This goes back to the “Broadcasting” mistake I mentioned earlier. Think in terms of providing helpful content, fun ways to communicate, sharing information and asking questions. Leave the direct marketing stuff in traditional channels. Get a sense of who your audience is and give them what they’re looking for in your social communications, or you’ll get “un-followed” or ignored in a hurry.

What other “relationship killers” have you come across when dealing with brands online, and how do you think they could be avoided? Conversely, which brands have you noticed that are “getting it right” in social media when it comes to Return on Relationship™?

Originally posted at TedRubin.com

20 Important Twitter Goals and Objectives for Business

Written by Ted Rubin

Many are asking what ROI they can get from Twitter. I believe when reviewing the following goals and objectives you will get a better understanding of the potential value. The basis of this list was posted by my friend and business associate Cheryl Burgess. I have expanded and edited with my input.

1.     First and foremost is to grow an engaged and relevant following

2.     Almost as important as #1 is… if you haven’t started already, start NOW!

3.     Generating brand awareness and business leads

4.     Servicing customers and lowering customer service inquires via traditional channels

5.     Expanding reach and creating buzz

6.     Sharing thought-leadership & participating in industry conversation

7.     Gaining competitive intelligence

8.     Monitoring your brand’s reputation in real time

9.     Building relationships with community

10.  Distributing rich SEO content

11.  Offering special discounts, white papers, blog posts

12.  Crowdsourcing ideas, products, etc.

13.  Finding, cultivating influencers and brand advocates

14.  Obtaining customer feedback on potential new offerings

15.  Developing relationships with bloggers and other micro media producers

16.  Establishing relationships and getting on the radar of journalists

17.  Recruiting for freelancers, permanent hires and interns

18.  Establishing brand leadership position by communicating, reinforcing vision, purpose, differentiation, relevance, etc.

19.  The Ability to proactively build a personal brand for Founders/Executives to represent your Brand/Business.

20.  Return on Relationship™… simply put the value that is accrued by a person or brand due to nurturing a relationship. ROI is simple $’s and cents. ROR is the value (both perceived and real) that will accrue over time through loyalty, recommendations and sharing.

Technology is Changing, but Don’t Panic—People are Still People!

Written by Ted Rubin

Technology is always on the move—and we’ve made more technological advances in the last decade than any of us alive today have experienced in a generation. For instance, did you know that every 60 seconds, over 700 computers, 80 iPads, and 925 iPhones are sold today? Not to mention the monstrous amount of data we’re creating now. Over 1,800 Terabytes of data are created every minute, which is enough data to fill more than 2.6 million CDs!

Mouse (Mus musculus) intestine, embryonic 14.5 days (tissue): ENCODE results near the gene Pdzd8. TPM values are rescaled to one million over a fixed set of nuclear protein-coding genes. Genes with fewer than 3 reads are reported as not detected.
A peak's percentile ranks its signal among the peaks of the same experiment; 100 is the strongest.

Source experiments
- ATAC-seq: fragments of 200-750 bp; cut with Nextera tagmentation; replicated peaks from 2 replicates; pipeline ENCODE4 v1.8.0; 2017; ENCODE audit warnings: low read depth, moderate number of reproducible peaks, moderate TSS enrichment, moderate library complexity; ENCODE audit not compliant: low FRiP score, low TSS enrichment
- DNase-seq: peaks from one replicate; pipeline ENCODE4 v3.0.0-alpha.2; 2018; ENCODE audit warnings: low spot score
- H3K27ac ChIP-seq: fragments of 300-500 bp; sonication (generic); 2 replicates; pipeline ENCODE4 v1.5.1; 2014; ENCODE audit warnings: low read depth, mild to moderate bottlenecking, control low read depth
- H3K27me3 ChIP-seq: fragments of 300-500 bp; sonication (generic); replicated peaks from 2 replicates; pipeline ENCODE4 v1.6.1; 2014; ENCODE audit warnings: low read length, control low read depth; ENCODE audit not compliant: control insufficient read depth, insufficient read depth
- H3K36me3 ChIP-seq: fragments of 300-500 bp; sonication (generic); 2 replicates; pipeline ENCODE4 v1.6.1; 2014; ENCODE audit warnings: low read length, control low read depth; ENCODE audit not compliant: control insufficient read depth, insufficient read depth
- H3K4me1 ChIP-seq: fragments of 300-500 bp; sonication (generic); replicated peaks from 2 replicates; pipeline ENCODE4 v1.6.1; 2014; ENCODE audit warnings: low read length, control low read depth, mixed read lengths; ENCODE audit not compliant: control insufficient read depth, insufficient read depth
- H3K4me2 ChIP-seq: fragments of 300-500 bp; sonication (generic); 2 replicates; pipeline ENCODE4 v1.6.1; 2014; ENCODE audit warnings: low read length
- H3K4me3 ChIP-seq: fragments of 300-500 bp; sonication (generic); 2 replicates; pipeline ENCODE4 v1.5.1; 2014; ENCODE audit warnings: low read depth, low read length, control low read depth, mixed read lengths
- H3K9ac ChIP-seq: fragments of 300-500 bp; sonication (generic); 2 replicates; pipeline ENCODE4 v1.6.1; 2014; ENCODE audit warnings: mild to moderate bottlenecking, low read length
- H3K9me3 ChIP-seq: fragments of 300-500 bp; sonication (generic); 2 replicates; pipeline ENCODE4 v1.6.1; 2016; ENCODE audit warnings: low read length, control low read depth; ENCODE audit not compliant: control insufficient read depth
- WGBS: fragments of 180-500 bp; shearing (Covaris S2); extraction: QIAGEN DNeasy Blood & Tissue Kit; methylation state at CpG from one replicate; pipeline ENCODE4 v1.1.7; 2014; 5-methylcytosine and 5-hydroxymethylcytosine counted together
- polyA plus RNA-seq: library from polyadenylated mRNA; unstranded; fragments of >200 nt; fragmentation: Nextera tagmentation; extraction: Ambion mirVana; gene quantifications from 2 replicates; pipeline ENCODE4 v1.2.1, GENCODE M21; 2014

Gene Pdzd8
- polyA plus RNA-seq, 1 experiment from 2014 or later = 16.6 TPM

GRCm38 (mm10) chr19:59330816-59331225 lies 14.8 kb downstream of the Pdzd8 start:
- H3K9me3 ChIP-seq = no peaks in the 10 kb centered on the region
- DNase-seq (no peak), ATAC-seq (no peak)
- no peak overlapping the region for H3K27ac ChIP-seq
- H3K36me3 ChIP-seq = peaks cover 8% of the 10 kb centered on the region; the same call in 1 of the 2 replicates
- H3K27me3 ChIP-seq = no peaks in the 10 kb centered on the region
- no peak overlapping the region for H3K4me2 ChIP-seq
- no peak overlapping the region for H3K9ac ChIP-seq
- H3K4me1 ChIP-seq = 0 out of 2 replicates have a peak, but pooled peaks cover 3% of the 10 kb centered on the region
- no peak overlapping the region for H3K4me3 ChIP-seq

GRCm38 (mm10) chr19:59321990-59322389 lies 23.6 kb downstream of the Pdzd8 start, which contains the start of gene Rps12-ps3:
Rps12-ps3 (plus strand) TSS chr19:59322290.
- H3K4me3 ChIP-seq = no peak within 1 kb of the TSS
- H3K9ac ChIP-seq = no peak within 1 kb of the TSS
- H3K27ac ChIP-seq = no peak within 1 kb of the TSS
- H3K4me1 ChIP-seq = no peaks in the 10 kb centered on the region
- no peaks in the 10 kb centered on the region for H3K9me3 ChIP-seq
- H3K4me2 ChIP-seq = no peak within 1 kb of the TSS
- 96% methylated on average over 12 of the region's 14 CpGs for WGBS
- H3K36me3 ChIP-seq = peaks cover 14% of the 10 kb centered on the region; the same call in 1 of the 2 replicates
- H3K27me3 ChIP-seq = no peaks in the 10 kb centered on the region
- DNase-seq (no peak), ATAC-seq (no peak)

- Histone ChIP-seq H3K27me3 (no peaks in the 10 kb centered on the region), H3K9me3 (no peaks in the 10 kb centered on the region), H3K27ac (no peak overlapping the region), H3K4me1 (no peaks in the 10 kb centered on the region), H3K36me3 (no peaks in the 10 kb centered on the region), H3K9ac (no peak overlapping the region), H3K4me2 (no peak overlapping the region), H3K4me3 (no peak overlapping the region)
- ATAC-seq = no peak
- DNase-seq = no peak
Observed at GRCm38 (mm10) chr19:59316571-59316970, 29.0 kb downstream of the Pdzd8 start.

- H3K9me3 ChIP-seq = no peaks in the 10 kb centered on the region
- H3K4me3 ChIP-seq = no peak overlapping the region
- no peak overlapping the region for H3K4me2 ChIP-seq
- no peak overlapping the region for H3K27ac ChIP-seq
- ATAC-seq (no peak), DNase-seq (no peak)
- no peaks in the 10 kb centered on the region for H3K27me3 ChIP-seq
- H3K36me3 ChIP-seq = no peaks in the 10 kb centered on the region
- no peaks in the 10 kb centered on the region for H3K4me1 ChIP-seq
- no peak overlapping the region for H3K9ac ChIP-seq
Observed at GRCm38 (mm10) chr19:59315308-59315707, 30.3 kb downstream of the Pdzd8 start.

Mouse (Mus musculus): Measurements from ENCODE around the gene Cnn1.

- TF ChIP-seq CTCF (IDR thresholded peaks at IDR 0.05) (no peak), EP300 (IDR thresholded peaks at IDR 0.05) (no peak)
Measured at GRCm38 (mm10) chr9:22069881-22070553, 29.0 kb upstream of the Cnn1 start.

We’re also consuming information differently than we did a decade ago. Brick-and-mortar book stores are going under in favor of online shopping and tablet e-readers… movie rental stores are disappearing in favor of subscription services… everything’s “going digital,” including our social lives. Tablets, apps, and smarter-than-ever smartphones now rule the day.

Some marketers are reacting to these rapid changes by telling us that the sky is falling. Email is dead…storytelling is dead… social media is taking over… nobody has time to read anymore… panic in the streets!

Yes, technology has forever changed the way we communicate, and there’s no going back. However, the same marketing principles apply to humans now that applied to them decades ago. The sky isn’t falling. People still love stories; they still respond to testimonials/reviews (maybe now more than ever); they still buy for the same reasons. They just look for and find information on different channels now. Also, they are pickier about how much information they consume and where they spend their time.

So what does that mean for marketers today? Well, this is where paying attention to social trends is important, because, people are driving these trends. Your customers share conversation about brands, make recommendations to each other based on experience, and seek out information that helps them make buying decisions. They’re just using new media/social tools to do it… and those tools make all this not only more valuable for brands, but absolutely imperative they foster, encourage AND participate. For instance, people still love to be visually entertained—only now, the power of YouTube takes us beyond TV and even viral videos, and into the realm of consumer (and brand) education and relationship building.

Social media tools don’t change what motivates people to buy. The marketing funnel still exists; we still have to attract an audience to our message and nurture them toward conversion. We just don’t have to wait for people to hop into our funnel based on reaction to display ads, TV commercials or direct mail. Social gives us a way to be proactive about building relationships through active listening and informed information-sharing. So now we can converse with prospects—build a rapport—find out what they want and deliver it. We’re still adding them to our marketing funnels, but essentially they’re already primed. They’ve had a chance to explore us, talk to us, take a deeper look at our content, and share their experiences with others—in many instances, before a single marketing message goes out.